1. 26 Feb, 2008 1 commit
    • Holger Macht's avatar
      avoid reliance on DT_REG so we work on reiserfs as well · 0b59d3e7
      Holger Macht authored
      (with minor fixes from davidz for avoiding memory leaks)
      Recently I wondered why PolicyKit (especially polkit-auth) does not work
      on my system. While debugging, I noticed that the corresponding code works
      in my home directory, but not in the root filesystem.
      readdir() and its d_type are the culprits. Quoting the readdir manpage:
      Other than Linux, the d_type field is available mainly only on BSD
      systems.  This field makes it possible to avoid the expense of calling
      stat() if further actions depend on the type of the file.
      Filesystems may fill DT_UNKNOWN into this field, which reiserfs does, so
      call stat instead, which always does the right thing.
      Signed-off-by: Holger Macht's avatarHolger Macht <hmacht@suse.de>
  2. 07 Dec, 2007 5 commits
    • David Zeuthen's avatar
      fix typo in docs · 2c331fe6
      David Zeuthen authored
    • David Zeuthen's avatar
    • David Zeuthen's avatar
      add additional checks when using strtoul · 46005c49
      David Zeuthen authored
      Pointed out by Martin Pitt <martin.pitt@ubuntu.com>.
    • David Zeuthen's avatar
      add constraints for exe and SELinux context when granting an authorization · a8e46ceb
      David Zeuthen authored
      The way it works is that added constraints now look like this
      or if not using SELinux like this
      This is a bit icky to implement for mechanisms, like HAL, running as
      an unprivileged user. The problem is that we can't resolve the symlink
      /proc/pid/exe. On the other hands such mechanisms has the
      authorization org.freedesktop.policykit.read already. So use that.
      Note that this is what some people call snake-oil. The reason is in the
      docs for polkit_sysdeps_get_pid_for_exe(); copying it here so I can point
      people to this commit in the future
        Get the name of the binary a given process was started from.
        Note that this is not necessary reliable information and as such
        shouldn't be relied on 100% to make a security decision. In fact,
        this information is only trustworthy in situations where the given
        binary is securely locked down meaning that 1) it can't be
        ptrace(2)'d; 2) libc secure mode kicks in (e.g LD_PRELOAD won't
        work); 3) there are no other attack vectors (e.g. GTK_MODULES, X11,
        CORBA, D-Bus) to patch running code into the process.
        In other words: the risk of relying on constraining an authorization
        to the output of this function is high. Suppose that the program
        /usr/bin/gullible obtains an authorization via authentication for
        the action org.example.foo. We add a constraint to say that the
        gained authorization only applies to processes for whom
        /proc/pid/exe points to /usr/bin/gullible. Now enter
        /usr/bin/evil. It knows that the program /usr/bin/gullible is not
        "securely locked down" (per the definition in the above
        paragraph). So /usr/bin/evil simply sets LD_PRELOAD and execs
        /usr/bin/gullible and it can now run code in a process where
        /proc/pid/exe points to /usr/bin/gullible. Thus, the recently gained
        authorization for org.example.foo applies. Also, /usr/bin/evil could
        use a host of other attack vectors to run it's own code under the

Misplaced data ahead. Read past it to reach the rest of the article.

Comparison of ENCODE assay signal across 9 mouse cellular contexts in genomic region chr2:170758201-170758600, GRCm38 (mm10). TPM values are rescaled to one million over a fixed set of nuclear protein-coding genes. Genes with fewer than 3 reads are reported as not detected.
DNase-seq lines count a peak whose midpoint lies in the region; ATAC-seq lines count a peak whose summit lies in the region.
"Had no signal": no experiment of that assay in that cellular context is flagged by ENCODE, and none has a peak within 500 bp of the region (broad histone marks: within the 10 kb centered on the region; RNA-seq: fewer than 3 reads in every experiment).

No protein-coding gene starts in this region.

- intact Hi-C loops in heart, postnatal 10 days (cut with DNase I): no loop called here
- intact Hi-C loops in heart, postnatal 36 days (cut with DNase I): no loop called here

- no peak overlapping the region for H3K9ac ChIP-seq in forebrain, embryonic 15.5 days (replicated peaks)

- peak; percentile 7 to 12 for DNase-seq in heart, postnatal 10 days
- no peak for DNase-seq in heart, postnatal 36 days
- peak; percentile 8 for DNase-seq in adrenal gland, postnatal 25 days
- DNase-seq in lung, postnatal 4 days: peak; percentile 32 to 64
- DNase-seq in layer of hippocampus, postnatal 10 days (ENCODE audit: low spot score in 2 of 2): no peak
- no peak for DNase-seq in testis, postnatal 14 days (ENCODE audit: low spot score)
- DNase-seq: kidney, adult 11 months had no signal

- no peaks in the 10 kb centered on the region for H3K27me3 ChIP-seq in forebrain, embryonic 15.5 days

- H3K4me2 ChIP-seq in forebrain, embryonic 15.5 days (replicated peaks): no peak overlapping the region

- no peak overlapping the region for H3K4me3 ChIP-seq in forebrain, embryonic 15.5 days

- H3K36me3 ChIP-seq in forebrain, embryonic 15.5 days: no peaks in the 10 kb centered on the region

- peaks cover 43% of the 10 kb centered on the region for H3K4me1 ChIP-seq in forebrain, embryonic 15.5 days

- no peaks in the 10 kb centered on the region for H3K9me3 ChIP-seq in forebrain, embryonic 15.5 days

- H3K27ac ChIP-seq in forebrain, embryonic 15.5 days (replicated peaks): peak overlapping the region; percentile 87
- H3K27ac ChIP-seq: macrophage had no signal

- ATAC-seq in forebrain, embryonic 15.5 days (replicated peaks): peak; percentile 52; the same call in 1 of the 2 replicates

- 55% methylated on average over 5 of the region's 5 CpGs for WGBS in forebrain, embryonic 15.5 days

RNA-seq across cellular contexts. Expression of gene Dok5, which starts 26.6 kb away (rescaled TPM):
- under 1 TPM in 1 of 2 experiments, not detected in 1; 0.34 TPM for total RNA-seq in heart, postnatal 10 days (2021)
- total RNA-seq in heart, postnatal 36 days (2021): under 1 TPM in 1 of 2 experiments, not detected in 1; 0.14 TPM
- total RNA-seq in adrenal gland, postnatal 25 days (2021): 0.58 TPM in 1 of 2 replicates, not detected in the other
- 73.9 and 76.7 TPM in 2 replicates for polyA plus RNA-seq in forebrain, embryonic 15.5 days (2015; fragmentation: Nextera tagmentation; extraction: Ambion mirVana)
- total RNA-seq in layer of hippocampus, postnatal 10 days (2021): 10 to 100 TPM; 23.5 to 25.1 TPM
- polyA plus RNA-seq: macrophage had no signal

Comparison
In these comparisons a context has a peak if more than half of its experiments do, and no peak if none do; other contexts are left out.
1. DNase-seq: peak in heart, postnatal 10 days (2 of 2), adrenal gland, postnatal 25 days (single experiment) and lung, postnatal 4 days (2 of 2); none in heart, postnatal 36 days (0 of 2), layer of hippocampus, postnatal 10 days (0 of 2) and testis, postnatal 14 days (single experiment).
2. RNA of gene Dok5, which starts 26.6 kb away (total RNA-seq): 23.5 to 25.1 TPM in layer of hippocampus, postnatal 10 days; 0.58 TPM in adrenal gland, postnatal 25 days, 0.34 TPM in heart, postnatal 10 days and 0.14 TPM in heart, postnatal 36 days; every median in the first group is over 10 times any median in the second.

disguise of pretending to be /usr/bin/gullible.
        Specifically for interpreted languages like Python and Mono it is
        the case that /proc/pid/exe always points to /usr/bin/python
        resp. /usr/bin/mono. Thus, it's not very useful to rely on that the
        result for this function if you want to constrain an authorization
        to e.g. /usr/bin/tomboy or /usr/bin/banshee.
      However. Once we have a framework for running secure desktop apps this
      will start to make sense. Such a framework includes securing X (using
      e.g. XACE with SELinux) and making the UI toolkit secure as well. It's
      a lot of work.
      Until then these constraints at least makes it harder to for malicious
      apps to abuse PolicyKit authorizations gained by other users.
    • David Zeuthen's avatar
      use strlen to avoid writing garbage at the end of the test auth file · 5ea38976
      David Zeuthen authored
      While this seems like a grave bug it is not. First, this only affects
      the test cases and the file is guaranteed to be zero terminated before
      the garbage anyway.
  3. 06 Dec, 2007 2 commits
  4. 05 Dec, 2007 1 commit
    • David Zeuthen's avatar
      don't require .policy files for auth lookups · ea7da4ea
      David Zeuthen authored
      With this change, 'make check' now works even when PolicyKit isn't
      installed (as it should). Before this change it failed because the
      .policy files for org.freedesktop.policykit.read and .grant was not
  5. 30 Nov, 2007 3 commits
  6. 29 Nov, 2007 2 commits
  7. 28 Nov, 2007 1 commit
  8. 25 Nov, 2007 2 commits
  9. 24 Nov, 2007 1 commit
  10. 22 Nov, 2007 1 commit
  11. 21 Nov, 2007 2 commits
  12. 20 Nov, 2007 4 commits
  13. 18 Nov, 2007 1 commit
  14. 17 Nov, 2007 3 commits
  15. 12 Nov, 2007 4 commits
  16. 11 Nov, 2007 6 commits
  17. 10 Nov, 2007 1 commit
    • David Zeuthen's avatar
      split utility bits into a private statically linked library · cd68aa0a
      David Zeuthen authored
      getting closer...
      $ grep glib *.c
      polkit-authorization.c:#include <glib.h>
      polkit-authorization-db.c:#include <glib.h>
      polkit-authorization-db-dummy.c:#include <glib.h>
      polkit-config.c:#include <glib.h>
      polkit-context.c:#include <glib.h>
      polkit-sysdeps.c:#include <glib.h>